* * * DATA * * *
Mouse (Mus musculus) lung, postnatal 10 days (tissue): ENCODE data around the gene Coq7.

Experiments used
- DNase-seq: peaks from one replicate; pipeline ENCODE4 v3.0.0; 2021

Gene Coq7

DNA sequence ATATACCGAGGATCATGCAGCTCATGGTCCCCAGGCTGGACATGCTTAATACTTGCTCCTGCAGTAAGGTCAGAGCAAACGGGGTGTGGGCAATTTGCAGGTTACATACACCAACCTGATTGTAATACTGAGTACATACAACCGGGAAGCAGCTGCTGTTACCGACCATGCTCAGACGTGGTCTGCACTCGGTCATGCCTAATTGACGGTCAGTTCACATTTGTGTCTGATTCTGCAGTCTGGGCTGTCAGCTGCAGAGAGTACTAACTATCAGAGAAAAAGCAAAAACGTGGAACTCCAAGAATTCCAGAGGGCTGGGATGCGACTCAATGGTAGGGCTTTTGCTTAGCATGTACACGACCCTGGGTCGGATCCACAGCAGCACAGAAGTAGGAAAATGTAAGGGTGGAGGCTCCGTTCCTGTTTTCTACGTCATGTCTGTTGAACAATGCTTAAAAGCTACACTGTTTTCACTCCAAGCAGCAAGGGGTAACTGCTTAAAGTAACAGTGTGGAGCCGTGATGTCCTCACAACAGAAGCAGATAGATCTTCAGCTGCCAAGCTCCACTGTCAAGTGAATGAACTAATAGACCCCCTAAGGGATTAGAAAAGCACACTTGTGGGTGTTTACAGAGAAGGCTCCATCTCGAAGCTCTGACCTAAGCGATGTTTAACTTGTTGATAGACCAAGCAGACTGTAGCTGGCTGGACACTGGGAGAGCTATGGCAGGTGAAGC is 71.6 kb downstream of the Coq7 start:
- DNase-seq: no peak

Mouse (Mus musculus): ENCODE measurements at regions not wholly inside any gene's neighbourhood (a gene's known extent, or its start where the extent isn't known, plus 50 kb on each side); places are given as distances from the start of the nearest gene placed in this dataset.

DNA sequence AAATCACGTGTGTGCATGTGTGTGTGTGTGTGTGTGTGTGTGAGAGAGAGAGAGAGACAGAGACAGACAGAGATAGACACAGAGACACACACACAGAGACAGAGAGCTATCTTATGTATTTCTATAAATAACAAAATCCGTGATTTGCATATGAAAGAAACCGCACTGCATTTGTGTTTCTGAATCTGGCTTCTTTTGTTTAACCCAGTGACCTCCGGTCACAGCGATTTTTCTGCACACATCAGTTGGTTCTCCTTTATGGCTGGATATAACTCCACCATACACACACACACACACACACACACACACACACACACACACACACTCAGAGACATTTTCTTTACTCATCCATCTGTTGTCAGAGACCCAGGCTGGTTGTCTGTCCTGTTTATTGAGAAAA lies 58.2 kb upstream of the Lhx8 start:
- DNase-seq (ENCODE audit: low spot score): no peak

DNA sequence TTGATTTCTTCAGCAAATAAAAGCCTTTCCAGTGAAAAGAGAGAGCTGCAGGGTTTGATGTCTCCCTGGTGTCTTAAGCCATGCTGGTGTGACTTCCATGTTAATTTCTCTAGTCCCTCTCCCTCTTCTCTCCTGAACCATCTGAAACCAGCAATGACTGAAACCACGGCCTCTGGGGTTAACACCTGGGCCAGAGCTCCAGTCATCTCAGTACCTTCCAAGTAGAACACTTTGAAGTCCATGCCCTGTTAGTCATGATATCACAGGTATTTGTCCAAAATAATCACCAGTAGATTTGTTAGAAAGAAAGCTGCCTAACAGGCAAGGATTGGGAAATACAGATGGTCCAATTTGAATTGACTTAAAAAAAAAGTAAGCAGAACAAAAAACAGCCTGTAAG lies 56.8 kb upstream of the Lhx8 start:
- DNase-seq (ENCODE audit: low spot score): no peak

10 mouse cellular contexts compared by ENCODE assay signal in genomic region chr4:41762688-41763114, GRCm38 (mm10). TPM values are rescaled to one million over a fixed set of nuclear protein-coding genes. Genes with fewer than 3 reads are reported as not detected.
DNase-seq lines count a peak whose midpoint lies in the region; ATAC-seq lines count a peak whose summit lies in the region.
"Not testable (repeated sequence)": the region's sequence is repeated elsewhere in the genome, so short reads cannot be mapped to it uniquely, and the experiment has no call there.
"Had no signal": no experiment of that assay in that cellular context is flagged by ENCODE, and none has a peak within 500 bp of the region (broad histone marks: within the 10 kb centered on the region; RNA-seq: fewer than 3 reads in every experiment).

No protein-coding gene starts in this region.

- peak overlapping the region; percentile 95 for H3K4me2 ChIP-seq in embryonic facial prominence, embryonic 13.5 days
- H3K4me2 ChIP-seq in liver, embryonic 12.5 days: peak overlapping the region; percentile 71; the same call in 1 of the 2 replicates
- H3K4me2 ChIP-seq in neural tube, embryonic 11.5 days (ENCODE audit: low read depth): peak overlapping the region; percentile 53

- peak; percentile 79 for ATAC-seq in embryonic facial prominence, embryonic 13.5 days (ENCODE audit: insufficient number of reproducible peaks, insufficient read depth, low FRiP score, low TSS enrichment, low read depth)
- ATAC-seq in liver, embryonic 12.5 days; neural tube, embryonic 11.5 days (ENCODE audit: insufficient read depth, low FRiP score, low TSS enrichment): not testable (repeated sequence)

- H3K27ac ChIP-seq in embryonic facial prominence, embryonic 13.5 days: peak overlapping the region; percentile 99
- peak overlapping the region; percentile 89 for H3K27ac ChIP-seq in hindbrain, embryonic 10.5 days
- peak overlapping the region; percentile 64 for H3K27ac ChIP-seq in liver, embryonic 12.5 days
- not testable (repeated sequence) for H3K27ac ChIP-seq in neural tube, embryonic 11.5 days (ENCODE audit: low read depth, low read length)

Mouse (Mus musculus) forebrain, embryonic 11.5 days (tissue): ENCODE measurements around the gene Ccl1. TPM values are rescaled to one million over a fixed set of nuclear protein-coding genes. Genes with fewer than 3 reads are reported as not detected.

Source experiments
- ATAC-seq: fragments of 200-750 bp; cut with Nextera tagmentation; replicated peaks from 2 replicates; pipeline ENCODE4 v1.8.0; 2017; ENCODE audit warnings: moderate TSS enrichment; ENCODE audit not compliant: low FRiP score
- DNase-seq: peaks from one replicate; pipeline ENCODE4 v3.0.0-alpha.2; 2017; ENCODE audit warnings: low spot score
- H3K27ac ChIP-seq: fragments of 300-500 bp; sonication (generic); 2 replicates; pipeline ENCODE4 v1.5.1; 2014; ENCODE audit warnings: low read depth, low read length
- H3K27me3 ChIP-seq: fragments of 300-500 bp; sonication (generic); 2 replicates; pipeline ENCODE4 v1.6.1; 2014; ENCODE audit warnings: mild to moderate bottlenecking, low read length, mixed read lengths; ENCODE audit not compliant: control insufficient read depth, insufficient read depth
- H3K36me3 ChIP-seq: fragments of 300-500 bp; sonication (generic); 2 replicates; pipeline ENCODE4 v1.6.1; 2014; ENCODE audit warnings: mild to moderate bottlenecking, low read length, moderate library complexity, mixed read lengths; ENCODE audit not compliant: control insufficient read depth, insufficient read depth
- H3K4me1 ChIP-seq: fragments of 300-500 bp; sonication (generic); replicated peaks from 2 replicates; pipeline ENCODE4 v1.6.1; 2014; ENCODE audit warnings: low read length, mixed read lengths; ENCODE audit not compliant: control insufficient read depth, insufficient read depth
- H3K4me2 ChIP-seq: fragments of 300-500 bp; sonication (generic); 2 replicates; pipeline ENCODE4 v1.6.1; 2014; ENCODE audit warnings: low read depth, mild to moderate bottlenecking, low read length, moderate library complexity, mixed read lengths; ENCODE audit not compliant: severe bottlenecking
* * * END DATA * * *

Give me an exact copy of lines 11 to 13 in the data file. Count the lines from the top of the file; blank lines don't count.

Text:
- DNase-seq (ENCODE audit: low spot score): no peak

10 mouse cellular contexts compared by ENCODE assay signal in genomic region chr4:41762688-41763114, GRCm38 (mm10). TPM values are rescaled to one million over a fixed set of nuclear protein-coding genes. Genes with fewer than 3 reads are reported as not detected.
DNase-seq lines count a peak whose midpoint lies in the region; ATAC-seq lines count a peak whose summit lies in the region.